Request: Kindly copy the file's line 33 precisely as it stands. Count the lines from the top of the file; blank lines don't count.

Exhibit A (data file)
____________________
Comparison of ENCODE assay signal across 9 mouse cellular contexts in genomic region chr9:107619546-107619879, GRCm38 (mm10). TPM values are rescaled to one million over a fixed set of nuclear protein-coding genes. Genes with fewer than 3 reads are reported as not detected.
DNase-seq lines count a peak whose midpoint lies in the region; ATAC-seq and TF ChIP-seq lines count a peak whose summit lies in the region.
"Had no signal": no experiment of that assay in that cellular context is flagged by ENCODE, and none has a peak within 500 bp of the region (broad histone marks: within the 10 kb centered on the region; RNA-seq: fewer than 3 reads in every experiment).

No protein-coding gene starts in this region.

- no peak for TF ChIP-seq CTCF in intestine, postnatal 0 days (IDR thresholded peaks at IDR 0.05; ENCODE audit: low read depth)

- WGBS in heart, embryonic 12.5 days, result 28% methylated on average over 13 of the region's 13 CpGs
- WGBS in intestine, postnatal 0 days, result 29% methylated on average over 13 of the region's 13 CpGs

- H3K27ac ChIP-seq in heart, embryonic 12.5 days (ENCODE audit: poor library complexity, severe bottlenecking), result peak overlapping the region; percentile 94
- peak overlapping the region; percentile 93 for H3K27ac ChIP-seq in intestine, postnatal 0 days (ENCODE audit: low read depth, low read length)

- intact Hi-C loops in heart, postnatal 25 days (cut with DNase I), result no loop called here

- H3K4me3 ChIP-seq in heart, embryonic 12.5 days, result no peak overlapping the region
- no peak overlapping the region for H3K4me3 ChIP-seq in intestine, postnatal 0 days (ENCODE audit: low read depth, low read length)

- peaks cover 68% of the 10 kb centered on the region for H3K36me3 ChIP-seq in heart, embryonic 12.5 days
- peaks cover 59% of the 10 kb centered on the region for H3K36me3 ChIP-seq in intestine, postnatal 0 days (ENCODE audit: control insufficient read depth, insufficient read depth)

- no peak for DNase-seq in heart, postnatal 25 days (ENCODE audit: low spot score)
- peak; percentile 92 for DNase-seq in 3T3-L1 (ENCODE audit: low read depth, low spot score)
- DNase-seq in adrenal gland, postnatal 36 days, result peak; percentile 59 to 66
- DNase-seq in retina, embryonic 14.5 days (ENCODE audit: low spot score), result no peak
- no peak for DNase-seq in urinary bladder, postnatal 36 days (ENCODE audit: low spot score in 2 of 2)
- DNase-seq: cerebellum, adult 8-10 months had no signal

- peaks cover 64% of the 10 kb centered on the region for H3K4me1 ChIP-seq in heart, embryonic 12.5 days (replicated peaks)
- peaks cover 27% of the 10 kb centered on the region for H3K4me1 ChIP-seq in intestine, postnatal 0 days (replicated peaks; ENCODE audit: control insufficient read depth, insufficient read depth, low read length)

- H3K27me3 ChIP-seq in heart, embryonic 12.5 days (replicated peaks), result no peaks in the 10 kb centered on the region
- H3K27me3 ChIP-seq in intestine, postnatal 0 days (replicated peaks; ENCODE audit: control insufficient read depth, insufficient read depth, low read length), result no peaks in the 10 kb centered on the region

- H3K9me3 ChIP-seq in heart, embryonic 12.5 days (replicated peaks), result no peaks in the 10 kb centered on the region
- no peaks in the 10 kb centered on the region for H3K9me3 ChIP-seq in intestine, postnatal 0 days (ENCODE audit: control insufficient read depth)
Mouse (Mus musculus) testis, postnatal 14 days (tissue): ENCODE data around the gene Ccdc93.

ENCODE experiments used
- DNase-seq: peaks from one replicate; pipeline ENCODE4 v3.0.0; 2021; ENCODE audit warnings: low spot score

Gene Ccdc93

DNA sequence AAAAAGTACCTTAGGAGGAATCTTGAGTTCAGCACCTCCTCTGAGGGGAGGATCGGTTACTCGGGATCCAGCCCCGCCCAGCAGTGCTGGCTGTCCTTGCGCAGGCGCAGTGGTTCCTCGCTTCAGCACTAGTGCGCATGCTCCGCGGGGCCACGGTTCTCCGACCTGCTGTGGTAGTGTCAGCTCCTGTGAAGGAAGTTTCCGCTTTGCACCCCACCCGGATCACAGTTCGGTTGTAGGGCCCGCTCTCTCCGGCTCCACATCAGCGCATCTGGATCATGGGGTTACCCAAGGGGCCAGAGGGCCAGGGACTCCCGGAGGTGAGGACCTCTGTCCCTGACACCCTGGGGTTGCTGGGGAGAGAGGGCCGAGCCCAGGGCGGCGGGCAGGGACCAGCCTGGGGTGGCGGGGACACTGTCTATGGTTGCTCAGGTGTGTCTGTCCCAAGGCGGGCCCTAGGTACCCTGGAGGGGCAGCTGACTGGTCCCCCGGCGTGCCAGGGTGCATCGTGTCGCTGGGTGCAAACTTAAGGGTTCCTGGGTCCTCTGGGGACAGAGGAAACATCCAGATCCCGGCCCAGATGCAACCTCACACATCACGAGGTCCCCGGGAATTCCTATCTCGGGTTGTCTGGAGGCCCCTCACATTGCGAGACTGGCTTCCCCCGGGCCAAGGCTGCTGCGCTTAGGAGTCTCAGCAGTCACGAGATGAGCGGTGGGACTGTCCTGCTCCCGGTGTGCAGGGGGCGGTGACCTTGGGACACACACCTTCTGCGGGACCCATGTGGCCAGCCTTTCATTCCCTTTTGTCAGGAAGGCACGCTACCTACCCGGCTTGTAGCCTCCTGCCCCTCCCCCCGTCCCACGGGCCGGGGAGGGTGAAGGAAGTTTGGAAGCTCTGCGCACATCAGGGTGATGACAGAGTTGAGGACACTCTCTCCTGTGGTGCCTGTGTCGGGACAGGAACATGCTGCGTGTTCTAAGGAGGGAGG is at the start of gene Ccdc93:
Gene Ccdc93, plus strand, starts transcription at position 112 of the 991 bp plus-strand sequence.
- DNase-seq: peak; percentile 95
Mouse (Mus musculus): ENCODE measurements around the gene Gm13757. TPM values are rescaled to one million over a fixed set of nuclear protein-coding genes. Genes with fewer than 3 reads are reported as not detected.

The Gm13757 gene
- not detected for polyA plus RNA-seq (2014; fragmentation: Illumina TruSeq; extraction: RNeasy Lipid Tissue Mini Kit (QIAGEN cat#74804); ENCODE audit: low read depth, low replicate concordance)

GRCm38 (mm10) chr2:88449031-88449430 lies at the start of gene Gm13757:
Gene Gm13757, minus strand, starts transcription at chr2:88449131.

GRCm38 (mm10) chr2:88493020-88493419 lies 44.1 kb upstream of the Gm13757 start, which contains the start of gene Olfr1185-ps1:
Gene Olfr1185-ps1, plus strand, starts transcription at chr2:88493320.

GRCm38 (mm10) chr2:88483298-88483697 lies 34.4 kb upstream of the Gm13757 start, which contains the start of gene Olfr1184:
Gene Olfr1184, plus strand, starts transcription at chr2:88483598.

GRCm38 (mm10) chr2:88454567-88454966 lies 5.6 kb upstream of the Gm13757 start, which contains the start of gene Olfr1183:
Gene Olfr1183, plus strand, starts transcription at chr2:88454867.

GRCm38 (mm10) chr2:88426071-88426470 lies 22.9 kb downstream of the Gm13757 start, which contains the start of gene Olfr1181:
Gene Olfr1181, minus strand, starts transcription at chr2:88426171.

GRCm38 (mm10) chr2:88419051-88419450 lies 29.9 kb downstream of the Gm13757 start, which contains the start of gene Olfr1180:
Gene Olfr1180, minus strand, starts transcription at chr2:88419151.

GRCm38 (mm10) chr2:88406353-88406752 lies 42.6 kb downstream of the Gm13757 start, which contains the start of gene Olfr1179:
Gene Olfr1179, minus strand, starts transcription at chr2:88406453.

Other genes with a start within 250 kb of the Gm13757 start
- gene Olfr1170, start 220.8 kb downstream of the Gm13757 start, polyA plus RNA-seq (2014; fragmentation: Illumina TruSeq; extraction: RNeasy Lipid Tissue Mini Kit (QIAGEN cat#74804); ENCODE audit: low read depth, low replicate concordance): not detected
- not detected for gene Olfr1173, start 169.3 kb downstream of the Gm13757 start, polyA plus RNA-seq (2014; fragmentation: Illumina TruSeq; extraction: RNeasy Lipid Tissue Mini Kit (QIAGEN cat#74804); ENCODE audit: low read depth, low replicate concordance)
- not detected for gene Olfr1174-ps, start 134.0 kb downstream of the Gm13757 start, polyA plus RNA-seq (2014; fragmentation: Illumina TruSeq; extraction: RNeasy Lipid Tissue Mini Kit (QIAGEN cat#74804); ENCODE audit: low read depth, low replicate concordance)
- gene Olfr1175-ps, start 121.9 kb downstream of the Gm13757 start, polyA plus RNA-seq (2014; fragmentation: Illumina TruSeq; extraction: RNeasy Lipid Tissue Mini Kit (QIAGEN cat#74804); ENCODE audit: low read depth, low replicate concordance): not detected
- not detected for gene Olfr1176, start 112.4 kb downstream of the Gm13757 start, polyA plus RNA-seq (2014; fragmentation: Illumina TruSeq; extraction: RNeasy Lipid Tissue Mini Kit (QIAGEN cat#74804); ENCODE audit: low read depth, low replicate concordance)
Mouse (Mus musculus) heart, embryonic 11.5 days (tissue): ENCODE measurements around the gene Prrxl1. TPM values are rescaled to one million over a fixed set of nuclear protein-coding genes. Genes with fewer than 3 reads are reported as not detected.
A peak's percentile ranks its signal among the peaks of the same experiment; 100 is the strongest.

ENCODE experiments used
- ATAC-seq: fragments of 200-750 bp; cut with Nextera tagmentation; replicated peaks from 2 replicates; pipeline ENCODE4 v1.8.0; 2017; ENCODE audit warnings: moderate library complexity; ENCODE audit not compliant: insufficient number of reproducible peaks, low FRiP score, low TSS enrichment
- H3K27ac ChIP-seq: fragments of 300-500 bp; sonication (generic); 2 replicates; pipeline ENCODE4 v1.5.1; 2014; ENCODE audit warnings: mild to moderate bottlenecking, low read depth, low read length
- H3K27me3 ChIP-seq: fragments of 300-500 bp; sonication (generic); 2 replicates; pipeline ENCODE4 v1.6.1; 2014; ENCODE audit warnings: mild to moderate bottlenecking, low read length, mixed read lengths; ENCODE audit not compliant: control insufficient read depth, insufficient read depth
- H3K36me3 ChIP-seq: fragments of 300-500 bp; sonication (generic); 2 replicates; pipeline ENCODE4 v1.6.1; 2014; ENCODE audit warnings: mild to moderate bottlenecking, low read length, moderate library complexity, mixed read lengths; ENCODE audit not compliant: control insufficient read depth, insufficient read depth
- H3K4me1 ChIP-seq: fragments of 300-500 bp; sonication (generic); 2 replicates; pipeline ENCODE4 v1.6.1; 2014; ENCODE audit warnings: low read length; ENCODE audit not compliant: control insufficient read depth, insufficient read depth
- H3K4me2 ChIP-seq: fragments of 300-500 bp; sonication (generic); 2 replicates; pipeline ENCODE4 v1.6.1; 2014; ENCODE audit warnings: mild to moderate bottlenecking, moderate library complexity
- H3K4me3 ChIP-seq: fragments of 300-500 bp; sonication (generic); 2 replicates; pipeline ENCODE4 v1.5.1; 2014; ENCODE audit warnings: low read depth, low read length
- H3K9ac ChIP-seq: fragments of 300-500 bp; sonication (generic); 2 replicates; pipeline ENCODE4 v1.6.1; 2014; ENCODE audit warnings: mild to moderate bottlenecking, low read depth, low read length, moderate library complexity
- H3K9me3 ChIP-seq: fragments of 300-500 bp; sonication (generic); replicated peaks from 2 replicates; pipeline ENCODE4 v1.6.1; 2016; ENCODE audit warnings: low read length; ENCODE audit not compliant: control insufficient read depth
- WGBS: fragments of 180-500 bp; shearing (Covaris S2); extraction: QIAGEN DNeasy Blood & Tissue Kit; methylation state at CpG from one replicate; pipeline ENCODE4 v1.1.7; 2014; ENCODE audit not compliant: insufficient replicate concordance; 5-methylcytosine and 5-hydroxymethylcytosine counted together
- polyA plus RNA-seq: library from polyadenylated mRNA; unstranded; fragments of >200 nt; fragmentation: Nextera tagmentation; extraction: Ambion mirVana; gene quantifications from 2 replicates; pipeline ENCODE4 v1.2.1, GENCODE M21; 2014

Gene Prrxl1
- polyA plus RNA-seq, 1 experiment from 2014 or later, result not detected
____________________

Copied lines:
- DNase-seq: peak; percentile 95